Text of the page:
When it comes to politics brands must choose wisely

by Nigel Hollis | July 17, 2017

We all know that brands become iconic by addressing a societal tension, so perhaps it is not surprising that the controversy swirling around President Trump and his actions should attract the attention of marketers. Whether that is a good thing, or not, depends on the brand and its target audience.

Politics is stirring up strong emotions and we all know that brands need to appeal to the emotions. But as this is less an inherent tension and more a gaping rift, brands are getting political. However, it can be risky when a brand bets its future on taking a political stand.

For some reason I am irresistibly reminded of that scene in Indiana Jones and the Last Crusade when the Grail Knight is asked which of a selection of goblets is the Holy Grail. He states,

“You must choose. But choose wisely, for while the true Grail will bring you life, the false Grail will take it from you.”

Needless to say the bad guy chooses poorly. But he chooses poorly because he judges which is the true Grail based on his own values. Indiana, with a better understanding of the Grail’s origins chooses wisely.


This scene should be a salutary lesson to anyone trying to decide whether their brand should take a political stand. Choose wisely. Apart from the risk of a backlash from the brand’s customers because of misjudging what how they might react, it can be easy for the brand to come across as inauthentic and fail to connect the desired impression with the right brand. As one of the title of one of the sections in our latest reports states, no brand means no impression.

There are some brands who were duty bound to take a stand and to do it with their own inimitable style. In response to the news that President Trump was taking the U.S. out of the Paris Climate Agreement Ben & Jerry’s posted 6 Reasons Pulling Out of the Paris Climate Agreement Was Totally, Definitely the Right Move. With reasons like Being a Global Pariah Is Really Cool and a liberal set of references to their own products I suspect this post was right on target.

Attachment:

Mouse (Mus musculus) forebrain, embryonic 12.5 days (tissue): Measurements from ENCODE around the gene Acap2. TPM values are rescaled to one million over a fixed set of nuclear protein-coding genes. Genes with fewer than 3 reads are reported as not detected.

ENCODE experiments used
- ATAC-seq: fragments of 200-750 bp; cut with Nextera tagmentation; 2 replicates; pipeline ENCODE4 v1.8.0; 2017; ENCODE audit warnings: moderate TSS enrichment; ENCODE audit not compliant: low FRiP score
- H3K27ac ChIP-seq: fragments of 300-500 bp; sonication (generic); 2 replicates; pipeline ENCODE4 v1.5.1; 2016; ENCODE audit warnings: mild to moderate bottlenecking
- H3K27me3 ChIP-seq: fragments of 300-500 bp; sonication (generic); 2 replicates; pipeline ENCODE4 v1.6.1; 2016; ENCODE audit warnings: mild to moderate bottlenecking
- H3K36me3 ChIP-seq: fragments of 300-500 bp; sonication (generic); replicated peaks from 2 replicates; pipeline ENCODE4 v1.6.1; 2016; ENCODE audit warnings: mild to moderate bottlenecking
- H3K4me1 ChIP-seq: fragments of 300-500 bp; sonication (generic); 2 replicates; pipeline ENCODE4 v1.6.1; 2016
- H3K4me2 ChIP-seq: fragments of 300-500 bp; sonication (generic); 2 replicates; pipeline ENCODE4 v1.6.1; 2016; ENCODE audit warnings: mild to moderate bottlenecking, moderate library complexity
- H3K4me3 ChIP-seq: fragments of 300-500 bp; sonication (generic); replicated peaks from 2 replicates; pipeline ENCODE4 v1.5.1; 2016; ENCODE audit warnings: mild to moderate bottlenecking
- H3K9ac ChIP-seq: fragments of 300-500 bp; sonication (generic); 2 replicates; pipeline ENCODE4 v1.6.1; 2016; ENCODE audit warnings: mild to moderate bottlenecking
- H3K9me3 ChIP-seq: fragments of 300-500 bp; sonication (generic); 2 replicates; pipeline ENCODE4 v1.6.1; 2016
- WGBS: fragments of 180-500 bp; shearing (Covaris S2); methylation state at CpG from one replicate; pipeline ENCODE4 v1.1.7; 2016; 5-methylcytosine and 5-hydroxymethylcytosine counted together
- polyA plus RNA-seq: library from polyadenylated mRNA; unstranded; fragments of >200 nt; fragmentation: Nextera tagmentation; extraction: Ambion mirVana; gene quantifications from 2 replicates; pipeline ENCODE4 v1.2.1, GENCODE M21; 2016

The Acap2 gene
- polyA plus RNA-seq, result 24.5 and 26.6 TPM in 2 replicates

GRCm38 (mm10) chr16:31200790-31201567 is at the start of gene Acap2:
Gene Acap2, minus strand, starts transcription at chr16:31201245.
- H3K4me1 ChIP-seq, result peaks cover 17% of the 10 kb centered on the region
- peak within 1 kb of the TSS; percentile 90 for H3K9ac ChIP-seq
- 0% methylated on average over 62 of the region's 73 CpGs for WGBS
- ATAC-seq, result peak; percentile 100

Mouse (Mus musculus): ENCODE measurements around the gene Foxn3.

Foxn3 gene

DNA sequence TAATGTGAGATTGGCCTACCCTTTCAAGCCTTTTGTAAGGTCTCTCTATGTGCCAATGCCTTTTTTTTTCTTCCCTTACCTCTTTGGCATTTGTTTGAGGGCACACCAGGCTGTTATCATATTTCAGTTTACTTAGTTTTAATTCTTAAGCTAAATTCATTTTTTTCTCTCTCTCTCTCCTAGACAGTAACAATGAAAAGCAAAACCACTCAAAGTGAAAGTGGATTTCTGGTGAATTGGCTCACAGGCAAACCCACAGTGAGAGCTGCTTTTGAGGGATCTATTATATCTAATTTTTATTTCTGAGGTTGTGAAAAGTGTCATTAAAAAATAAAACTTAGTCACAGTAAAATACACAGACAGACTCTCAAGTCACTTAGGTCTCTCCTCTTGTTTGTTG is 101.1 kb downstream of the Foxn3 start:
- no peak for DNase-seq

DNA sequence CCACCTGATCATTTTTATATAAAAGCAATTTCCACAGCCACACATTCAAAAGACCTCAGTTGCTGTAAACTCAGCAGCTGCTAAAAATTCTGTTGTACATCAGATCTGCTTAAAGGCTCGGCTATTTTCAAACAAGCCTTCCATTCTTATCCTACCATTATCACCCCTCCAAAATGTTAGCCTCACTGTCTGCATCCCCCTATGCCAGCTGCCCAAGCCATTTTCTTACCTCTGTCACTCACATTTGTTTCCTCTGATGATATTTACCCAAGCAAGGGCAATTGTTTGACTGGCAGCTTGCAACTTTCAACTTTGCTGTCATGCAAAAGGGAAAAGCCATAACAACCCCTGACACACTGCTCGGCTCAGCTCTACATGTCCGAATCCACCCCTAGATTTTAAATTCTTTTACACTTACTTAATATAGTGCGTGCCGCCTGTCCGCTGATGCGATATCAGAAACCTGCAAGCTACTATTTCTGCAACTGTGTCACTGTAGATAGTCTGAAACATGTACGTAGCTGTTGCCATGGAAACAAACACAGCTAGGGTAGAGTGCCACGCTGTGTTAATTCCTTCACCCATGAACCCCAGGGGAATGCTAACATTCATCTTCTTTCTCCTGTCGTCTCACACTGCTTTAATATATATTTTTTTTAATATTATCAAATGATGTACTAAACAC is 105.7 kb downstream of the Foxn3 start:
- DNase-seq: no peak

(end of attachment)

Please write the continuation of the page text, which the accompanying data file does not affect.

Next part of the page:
Turning to a video this time, we have Apple’s tribute to the planet using video shot on people’s iPhones. Using voiceover from Carl Sagan the video was described by Tim Nudd of Adweek as,

“a poetic warning of how much we have to lose.”

Thanks to Ann Green for bringing the video to my attention. As she noted this connection to the brand is hard to miss.

Of course, brands can also be more direct in their use of political controversy, as in the poster from Smirnoff which states,

“Made in America. But we’d be happy to talk about our ties to Russia under oath.”

Again, this seems like a good use of a political issue without losing sight of what the brand stands for. But what do you think? Do politics and brands mix? Please share your thoughts. 


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  1. Hakan Senbir, July 18, 2017

    I would definitely go along with your question Mr. Hollis, since it will be more and more critical day by day. From my point of view, a brand must not interfere in any political issue at all. Because of two reason. One is that, political issues have potential to blur the brand essence and the other reason is that, most of the end-users are simple human beings who have deep insights about politics and it's hard to penetrate those.

    One we'd met in Istanbul in a Millward Brown meeting so many greeting from Istanbul.

    King regards, Hakan Senbir

  2. Ed C, July 17, 2017
    I think you said it best - the brand should know what it stands for and act that way. Some brands probably should play right into politics - maybe manufacturers of firearms or green energy, while some probably shouldn't. Despite never claiming to have said this, Michael Jordan was reported to have said (when asked to endorse a Democratic candidate), that he would rather not, as Republicans buy sneakers too, signalling to me that perhaps some brands/categories need not play here to increase equity.

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